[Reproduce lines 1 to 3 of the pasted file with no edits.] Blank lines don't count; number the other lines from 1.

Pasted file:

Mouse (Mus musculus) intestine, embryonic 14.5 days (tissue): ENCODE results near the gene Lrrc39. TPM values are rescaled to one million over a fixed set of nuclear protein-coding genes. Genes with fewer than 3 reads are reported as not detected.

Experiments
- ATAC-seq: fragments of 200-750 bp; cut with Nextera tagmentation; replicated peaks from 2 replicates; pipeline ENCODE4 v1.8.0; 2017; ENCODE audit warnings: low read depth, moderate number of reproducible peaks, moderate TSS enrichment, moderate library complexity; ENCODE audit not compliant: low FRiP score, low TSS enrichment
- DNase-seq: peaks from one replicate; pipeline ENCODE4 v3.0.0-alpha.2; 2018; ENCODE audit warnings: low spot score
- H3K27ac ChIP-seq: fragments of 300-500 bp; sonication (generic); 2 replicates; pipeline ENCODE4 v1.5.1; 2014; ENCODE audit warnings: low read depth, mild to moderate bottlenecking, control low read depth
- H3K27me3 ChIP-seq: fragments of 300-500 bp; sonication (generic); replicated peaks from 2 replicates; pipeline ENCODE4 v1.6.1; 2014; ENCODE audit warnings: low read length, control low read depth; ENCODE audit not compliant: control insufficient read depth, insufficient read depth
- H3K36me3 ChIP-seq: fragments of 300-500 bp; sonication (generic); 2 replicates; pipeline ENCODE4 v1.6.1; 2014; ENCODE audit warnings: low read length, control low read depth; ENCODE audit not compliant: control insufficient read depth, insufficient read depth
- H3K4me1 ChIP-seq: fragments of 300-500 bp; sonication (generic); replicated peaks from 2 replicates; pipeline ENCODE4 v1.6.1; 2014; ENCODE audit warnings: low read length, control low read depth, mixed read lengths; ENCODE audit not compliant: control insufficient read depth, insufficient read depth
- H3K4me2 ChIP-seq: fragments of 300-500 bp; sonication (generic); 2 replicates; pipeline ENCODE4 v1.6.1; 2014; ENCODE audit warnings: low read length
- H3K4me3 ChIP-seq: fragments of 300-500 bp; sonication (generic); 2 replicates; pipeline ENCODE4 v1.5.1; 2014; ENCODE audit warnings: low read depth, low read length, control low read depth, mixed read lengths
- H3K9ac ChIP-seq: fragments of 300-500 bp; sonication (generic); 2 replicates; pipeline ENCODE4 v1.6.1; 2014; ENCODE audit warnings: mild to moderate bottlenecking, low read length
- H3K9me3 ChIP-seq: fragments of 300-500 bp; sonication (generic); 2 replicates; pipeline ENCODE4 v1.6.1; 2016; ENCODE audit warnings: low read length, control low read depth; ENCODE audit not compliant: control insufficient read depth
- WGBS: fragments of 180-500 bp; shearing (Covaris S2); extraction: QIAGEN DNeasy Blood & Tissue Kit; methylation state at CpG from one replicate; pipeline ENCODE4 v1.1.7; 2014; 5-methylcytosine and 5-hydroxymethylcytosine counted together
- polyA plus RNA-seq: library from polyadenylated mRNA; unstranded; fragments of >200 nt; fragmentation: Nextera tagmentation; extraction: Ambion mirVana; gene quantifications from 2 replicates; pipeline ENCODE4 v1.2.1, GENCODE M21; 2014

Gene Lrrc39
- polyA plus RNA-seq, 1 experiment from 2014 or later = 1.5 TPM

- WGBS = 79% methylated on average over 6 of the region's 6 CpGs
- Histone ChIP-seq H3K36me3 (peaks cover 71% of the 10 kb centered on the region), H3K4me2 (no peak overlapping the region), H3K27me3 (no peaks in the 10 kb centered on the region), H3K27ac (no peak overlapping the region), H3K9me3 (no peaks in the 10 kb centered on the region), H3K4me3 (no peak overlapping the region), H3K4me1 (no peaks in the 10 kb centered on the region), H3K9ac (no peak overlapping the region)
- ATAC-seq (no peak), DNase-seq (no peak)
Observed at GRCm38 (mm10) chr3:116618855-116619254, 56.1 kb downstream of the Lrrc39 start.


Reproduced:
Mouse (Mus musculus) intestine, embryonic 14.5 days (tissue): ENCODE results near the gene Lrrc39. TPM values are rescaled to one million over a fixed set of nuclear protein-coding genes. Genes with fewer than 3 reads are reported as not detected.

Experiments
- ATAC-seq: fragments of 200-750 bp; cut with Nextera tagmentation; replicated peaks from 2 replicates; pipeline ENCODE4 v1.8.0; 2017; ENCODE audit warnings: low read depth, moderate number of reproducible peaks, moderate TSS enrichment, moderate library complexity; ENCODE audit not compliant: low FRiP score, low TSS enrichment